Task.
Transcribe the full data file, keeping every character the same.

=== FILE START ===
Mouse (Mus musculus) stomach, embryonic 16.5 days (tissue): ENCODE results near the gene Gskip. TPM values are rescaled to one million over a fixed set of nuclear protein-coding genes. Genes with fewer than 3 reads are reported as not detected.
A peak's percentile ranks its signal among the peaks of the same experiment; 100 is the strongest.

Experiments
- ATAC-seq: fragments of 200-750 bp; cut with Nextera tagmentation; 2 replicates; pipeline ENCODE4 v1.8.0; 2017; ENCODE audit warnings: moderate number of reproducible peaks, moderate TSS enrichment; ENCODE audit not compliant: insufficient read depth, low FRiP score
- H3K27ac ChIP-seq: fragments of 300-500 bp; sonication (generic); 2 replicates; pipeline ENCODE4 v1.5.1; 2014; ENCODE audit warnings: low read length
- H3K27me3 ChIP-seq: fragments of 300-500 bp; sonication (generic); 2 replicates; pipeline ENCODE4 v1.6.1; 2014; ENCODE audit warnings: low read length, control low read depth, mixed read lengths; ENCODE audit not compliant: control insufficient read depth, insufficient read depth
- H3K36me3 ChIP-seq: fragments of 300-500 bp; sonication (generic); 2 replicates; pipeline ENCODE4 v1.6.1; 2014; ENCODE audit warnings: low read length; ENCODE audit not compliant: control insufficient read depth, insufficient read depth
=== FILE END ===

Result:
Mouse (Mus musculus) stomach, embryonic 16.5 days (tissue): ENCODE results near the gene Gskip. TPM values are rescaled to one million over a fixed set of nuclear protein-coding genes. Genes with fewer than 3 reads are reported as not detected.
A peak's percentile ranks its signal among the peaks of the same experiment; 100 is the strongest.

Experiments
- ATAC-seq: fragments of 200-750 bp; cut with Nextera tagmentation; 2 replicates; pipeline ENCODE4 v1.8.0; 2017; ENCODE audit warnings: moderate number of reproducible peaks, moderate TSS enrichment; ENCODE audit not compliant: insufficient read depth, low FRiP score
- H3K27ac ChIP-seq: fragments of 300-500 bp; sonication (generic); 2 replicates; pipeline ENCODE4 v1.5.1; 2014; ENCODE audit warnings: low read length
- H3K27me3 ChIP-seq: fragments of 300-500 bp; sonication (generic); 2 replicates; pipeline ENCODE4 v1.6.1; 2014; ENCODE audit warnings: low read length, control low read depth, mixed read lengths; ENCODE audit not compliant: control insufficient read depth, insufficient read depth
- H3K36me3 ChIP-seq: fragments of 300-500 bp; sonication (generic); 2 replicates; pipeline ENCODE4 v1.6.1; 2014; ENCODE audit warnings: low read length; ENCODE audit not compliant: control insufficient read depth, insufficient read depth